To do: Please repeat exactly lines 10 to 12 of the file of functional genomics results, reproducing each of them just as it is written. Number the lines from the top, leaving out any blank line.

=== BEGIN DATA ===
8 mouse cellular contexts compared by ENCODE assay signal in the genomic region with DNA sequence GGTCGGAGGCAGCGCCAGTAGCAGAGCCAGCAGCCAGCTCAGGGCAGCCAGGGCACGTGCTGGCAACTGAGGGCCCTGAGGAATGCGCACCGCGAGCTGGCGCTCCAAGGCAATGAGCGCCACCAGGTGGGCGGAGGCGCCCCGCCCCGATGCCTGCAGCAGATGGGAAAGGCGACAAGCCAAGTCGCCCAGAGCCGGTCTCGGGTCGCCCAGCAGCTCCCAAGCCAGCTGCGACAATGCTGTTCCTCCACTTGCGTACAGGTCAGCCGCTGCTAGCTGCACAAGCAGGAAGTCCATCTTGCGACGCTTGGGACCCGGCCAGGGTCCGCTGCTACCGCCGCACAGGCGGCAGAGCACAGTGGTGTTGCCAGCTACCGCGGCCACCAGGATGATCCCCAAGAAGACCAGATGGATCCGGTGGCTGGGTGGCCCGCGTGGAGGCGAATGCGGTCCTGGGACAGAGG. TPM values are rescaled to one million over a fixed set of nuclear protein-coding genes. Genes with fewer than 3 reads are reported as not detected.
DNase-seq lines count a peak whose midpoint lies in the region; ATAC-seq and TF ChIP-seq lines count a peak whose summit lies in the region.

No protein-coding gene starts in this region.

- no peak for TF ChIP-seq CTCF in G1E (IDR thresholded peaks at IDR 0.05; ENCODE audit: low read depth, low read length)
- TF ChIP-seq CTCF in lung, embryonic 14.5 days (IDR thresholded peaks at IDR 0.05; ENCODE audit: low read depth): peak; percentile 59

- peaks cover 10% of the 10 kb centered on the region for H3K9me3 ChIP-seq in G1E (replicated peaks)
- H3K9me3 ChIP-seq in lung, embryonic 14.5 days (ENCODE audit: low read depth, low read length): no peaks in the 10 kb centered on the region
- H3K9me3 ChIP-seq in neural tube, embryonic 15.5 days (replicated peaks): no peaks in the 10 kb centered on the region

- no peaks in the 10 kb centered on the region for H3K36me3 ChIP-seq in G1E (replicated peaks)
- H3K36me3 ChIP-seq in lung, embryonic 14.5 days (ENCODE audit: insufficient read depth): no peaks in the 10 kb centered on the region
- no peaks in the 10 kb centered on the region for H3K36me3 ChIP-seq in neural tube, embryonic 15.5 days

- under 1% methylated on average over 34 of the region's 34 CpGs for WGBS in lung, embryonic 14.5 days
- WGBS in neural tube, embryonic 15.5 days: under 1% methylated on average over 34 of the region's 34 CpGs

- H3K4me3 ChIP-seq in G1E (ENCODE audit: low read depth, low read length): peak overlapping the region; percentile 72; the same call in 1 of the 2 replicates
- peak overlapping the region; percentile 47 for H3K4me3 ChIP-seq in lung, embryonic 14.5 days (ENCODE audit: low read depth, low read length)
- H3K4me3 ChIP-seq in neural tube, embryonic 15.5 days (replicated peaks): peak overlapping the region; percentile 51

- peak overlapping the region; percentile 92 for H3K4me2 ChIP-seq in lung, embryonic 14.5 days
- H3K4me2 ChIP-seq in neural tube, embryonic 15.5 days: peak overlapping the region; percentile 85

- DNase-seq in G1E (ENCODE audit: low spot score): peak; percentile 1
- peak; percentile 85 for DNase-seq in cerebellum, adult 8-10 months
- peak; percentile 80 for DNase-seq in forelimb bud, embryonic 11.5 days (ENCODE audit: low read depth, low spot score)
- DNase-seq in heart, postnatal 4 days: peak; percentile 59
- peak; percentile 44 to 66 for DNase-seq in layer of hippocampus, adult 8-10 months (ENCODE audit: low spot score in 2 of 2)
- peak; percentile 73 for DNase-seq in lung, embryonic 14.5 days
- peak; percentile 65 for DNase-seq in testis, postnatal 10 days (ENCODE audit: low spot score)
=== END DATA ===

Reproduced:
- H3K36me3 ChIP-seq in lung, embryonic 14.5 days (ENCODE audit: insufficient read depth): no peaks in the 10 kb centered on the region
- no peaks in the 10 kb centered on the region for H3K36me3 ChIP-seq in neural tube, embryonic 15.5 days

- under 1% methylated on average over 34 of the region's 34 CpGs for WGBS in lung, embryonic 14.5 days